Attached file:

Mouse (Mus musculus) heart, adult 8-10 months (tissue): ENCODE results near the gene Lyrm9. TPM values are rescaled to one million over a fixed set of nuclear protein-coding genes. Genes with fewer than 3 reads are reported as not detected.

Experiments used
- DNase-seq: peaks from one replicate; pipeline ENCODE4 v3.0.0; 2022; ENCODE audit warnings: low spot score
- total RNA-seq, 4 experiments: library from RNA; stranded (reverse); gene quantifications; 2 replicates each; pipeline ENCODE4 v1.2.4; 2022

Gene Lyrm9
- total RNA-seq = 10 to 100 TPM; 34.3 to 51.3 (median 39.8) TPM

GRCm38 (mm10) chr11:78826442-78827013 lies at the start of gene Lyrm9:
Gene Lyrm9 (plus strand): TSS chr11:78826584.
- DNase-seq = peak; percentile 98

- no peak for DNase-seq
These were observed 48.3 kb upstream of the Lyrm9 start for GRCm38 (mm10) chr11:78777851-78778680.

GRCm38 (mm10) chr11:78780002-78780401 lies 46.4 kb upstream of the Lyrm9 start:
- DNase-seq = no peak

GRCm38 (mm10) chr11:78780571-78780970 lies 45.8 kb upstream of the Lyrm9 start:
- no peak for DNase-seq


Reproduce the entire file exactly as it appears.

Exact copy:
Mouse (Mus musculus) heart, adult 8-10 months (tissue): ENCODE results near the gene Lyrm9. TPM values are rescaled to one million over a fixed set of nuclear protein-coding genes. Genes with fewer than 3 reads are reported as not detected.

Experiments used
- DNase-seq: peaks from one replicate; pipeline ENCODE4 v3.0.0; 2022; ENCODE audit warnings: low spot score
- total RNA-seq, 4 experiments: library from RNA; stranded (reverse); gene quantifications; 2 replicates each; pipeline ENCODE4 v1.2.4; 2022

Gene Lyrm9
- total RNA-seq = 10 to 100 TPM; 34.3 to 51.3 (median 39.8) TPM

GRCm38 (mm10) chr11:78826442-78827013 lies at the start of gene Lyrm9:
Gene Lyrm9 (plus strand): TSS chr11:78826584.
- DNase-seq = peak; percentile 98

- no peak for DNase-seq
These were observed 48.3 kb upstream of the Lyrm9 start for GRCm38 (mm10) chr11:78777851-78778680.

GRCm38 (mm10) chr11:78780002-78780401 lies 46.4 kb upstream of the Lyrm9 start:
- DNase-seq = no peak

GRCm38 (mm10) chr11:78780571-78780970 lies 45.8 kb upstream of the Lyrm9 start:
- no peak for DNase-seq